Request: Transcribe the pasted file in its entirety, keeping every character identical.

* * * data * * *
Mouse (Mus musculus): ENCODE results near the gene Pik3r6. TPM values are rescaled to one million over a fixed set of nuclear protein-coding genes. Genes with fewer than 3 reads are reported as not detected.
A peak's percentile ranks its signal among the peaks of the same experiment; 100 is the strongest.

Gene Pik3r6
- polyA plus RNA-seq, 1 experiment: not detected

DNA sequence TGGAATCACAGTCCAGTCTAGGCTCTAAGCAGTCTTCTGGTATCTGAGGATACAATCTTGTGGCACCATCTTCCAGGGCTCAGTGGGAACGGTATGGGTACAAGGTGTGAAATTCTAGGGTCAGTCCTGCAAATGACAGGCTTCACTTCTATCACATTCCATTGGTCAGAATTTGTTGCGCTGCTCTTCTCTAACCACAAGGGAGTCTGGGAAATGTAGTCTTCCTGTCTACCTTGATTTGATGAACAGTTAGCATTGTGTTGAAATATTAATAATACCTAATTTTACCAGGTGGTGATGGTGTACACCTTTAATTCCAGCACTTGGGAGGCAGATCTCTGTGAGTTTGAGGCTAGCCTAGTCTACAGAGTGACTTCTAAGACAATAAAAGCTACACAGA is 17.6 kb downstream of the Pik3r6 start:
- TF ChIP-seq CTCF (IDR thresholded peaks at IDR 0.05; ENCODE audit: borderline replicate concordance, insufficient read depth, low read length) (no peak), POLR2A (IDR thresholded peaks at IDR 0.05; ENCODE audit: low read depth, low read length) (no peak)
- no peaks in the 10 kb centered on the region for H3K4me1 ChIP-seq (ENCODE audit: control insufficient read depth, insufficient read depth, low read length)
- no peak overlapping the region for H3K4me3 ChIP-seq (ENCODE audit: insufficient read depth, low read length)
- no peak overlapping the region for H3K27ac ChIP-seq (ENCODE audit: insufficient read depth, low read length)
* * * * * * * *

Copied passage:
Mouse (Mus musculus): ENCODE results near the gene Pik3r6. TPM values are rescaled to one million over a fixed set of nuclear protein-coding genes. Genes with fewer than 3 reads are reported as not detected.
A peak's percentile ranks its signal among the peaks of the same experiment; 100 is the strongest.

Gene Pik3r6
- polyA plus RNA-seq, 1 experiment: not detected

DNA sequence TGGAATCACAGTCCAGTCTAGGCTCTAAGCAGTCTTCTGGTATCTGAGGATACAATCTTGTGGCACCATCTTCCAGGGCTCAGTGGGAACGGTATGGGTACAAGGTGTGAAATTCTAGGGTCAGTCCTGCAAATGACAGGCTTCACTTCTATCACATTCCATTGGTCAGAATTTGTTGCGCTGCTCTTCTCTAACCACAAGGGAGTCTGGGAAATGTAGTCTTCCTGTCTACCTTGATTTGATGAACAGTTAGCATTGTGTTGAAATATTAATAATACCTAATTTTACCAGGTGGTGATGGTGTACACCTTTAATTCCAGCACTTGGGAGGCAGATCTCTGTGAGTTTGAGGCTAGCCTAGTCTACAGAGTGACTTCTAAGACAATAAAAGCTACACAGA is 17.6 kb downstream of the Pik3r6 start:
- TF ChIP-seq CTCF (IDR thresholded peaks at IDR 0.05; ENCODE audit: borderline replicate concordance, insufficient read depth, low read length) (no peak), POLR2A (IDR thresholded peaks at IDR 0.05; ENCODE audit: low read depth, low read length) (no peak)
- no peaks in the 10 kb centered on the region for H3K4me1 ChIP-seq (ENCODE audit: control insufficient read depth, insufficient read depth, low read length)
- no peak overlapping the region for H3K4me3 ChIP-seq (ENCODE audit: insufficient read depth, low read length)
- no peak overlapping the region for H3K27ac ChIP-seq (ENCODE audit: insufficient read depth, low read length)